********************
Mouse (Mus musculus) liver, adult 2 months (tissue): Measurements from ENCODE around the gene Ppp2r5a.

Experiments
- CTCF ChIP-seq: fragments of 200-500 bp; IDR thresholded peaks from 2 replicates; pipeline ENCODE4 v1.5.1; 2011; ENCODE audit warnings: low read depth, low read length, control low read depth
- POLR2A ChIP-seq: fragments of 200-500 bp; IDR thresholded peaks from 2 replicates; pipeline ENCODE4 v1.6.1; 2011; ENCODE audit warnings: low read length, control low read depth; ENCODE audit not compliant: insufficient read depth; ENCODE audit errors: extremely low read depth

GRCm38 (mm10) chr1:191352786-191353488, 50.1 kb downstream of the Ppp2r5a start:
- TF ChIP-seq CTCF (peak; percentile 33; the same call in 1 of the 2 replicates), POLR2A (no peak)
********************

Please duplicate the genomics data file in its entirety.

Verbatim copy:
Mouse (Mus musculus) liver, adult 2 months (tissue): Measurements from ENCODE around the gene Ppp2r5a.

Experiments
- CTCF ChIP-seq: fragments of 200-500 bp; IDR thresholded peaks from 2 replicates; pipeline ENCODE4 v1.5.1; 2011; ENCODE audit warnings: low read depth, low read length, control low read depth
- POLR2A ChIP-seq: fragments of 200-500 bp; IDR thresholded peaks from 2 replicates; pipeline ENCODE4 v1.6.1; 2011; ENCODE audit warnings: low read length, control low read depth; ENCODE audit not compliant: insufficient read depth; ENCODE audit errors: extremely low read depth

GRCm38 (mm10) chr1:191352786-191353488, 50.1 kb downstream of the Ppp2r5a start:
- TF ChIP-seq CTCF (peak; percentile 33; the same call in 1 of the 2 replicates), POLR2A (no peak)